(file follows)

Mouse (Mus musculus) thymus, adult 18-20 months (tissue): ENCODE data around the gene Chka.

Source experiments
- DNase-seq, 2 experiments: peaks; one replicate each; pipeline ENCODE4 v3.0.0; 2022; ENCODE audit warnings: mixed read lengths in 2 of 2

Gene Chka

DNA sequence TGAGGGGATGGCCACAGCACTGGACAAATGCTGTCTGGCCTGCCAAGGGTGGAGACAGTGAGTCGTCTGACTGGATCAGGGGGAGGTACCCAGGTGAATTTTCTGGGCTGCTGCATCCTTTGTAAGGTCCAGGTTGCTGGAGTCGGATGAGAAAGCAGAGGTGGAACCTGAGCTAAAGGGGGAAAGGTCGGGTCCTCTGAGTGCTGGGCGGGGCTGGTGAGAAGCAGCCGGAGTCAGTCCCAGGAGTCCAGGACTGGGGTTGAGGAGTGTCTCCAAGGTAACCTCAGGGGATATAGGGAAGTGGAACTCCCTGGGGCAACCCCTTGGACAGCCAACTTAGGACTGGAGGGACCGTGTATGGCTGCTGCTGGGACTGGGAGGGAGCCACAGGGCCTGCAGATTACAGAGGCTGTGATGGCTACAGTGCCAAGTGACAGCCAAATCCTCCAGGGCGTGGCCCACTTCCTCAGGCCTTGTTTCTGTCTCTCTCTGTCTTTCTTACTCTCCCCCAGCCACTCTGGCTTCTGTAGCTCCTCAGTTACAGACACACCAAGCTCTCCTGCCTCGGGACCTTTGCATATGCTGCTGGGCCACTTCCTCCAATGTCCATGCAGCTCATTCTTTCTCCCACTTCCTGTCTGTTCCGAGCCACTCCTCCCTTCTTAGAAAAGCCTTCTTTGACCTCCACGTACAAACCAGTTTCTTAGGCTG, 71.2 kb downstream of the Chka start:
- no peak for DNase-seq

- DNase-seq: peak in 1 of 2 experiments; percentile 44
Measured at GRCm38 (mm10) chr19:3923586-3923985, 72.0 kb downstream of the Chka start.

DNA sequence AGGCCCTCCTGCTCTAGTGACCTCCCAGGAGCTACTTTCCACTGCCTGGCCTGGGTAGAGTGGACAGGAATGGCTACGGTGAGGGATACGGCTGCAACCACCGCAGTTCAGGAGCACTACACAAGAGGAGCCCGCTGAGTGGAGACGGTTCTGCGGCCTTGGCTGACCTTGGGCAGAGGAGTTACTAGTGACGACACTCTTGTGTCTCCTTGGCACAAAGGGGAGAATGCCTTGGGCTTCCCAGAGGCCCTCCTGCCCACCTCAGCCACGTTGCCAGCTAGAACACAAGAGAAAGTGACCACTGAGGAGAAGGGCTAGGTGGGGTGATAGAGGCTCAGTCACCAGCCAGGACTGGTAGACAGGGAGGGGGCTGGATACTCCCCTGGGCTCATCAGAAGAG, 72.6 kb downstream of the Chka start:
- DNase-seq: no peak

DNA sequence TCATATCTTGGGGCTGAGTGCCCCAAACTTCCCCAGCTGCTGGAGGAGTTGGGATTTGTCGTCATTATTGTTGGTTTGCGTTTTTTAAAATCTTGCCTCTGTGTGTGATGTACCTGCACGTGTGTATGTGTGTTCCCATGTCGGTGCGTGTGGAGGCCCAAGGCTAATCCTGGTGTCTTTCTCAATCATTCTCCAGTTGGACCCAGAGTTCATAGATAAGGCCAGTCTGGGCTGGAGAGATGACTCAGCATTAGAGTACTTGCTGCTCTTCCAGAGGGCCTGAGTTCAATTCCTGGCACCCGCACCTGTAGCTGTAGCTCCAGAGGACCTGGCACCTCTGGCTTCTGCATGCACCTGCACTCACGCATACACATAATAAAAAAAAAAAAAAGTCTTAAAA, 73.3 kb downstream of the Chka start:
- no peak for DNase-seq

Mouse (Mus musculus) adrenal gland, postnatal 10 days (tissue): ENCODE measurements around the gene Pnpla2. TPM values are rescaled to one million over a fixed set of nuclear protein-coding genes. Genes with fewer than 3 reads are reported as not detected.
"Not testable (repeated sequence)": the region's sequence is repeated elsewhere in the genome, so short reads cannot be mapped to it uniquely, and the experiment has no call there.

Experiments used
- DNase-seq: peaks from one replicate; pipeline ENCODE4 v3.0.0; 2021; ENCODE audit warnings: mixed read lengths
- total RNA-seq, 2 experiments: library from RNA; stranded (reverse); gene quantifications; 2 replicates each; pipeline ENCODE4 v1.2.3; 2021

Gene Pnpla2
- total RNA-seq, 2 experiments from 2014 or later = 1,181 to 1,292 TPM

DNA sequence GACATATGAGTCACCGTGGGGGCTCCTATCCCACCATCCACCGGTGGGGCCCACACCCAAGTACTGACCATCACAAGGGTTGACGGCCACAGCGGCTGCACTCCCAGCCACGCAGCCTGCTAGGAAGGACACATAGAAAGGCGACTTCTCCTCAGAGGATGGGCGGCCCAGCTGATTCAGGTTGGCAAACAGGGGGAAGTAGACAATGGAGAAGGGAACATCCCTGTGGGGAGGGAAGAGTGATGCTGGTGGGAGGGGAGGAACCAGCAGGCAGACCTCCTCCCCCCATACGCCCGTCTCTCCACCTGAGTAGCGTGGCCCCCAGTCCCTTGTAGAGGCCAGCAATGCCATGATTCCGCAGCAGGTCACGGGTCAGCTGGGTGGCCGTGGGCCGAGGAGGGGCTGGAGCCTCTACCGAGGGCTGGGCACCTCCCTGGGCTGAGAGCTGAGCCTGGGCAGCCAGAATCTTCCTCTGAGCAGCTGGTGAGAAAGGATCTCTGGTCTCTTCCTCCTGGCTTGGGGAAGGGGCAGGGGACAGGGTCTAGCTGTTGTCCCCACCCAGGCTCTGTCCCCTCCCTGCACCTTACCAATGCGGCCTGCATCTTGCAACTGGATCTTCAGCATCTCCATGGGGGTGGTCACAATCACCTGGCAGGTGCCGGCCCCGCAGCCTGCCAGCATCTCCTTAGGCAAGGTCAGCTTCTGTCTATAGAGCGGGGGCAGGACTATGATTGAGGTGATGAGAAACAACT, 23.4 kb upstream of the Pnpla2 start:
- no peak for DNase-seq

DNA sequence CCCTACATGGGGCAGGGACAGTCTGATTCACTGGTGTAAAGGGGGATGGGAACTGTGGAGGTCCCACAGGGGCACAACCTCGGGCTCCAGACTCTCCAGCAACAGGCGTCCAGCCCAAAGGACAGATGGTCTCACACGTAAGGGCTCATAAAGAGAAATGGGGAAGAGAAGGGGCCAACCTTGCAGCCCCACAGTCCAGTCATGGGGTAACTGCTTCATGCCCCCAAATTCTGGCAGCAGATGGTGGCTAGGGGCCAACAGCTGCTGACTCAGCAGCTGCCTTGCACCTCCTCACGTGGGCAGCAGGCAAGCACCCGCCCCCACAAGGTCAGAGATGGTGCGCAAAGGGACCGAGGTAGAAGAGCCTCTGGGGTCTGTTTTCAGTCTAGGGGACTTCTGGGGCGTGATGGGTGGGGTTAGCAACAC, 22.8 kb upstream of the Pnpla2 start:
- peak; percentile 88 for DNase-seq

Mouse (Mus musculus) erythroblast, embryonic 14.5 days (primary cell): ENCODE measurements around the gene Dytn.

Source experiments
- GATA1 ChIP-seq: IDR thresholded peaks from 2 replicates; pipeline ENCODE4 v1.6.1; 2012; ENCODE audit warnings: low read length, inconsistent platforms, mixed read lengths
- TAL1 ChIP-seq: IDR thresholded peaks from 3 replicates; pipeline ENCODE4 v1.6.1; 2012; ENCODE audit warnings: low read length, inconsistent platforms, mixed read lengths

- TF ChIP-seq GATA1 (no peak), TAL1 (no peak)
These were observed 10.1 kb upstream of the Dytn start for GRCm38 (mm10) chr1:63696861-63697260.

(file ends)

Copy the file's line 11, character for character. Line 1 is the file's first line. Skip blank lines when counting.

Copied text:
DNA sequence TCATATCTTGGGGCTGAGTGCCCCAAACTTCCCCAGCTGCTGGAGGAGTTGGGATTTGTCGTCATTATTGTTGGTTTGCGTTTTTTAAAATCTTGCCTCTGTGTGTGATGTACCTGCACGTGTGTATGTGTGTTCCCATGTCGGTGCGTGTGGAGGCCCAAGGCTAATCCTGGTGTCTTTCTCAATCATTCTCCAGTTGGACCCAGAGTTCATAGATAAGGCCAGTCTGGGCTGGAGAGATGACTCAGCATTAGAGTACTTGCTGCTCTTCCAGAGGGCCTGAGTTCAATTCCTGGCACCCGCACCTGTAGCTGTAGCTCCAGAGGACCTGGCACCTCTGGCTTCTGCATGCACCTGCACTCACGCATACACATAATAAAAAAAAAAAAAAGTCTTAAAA, 73.3 kb downstream of the Chka start: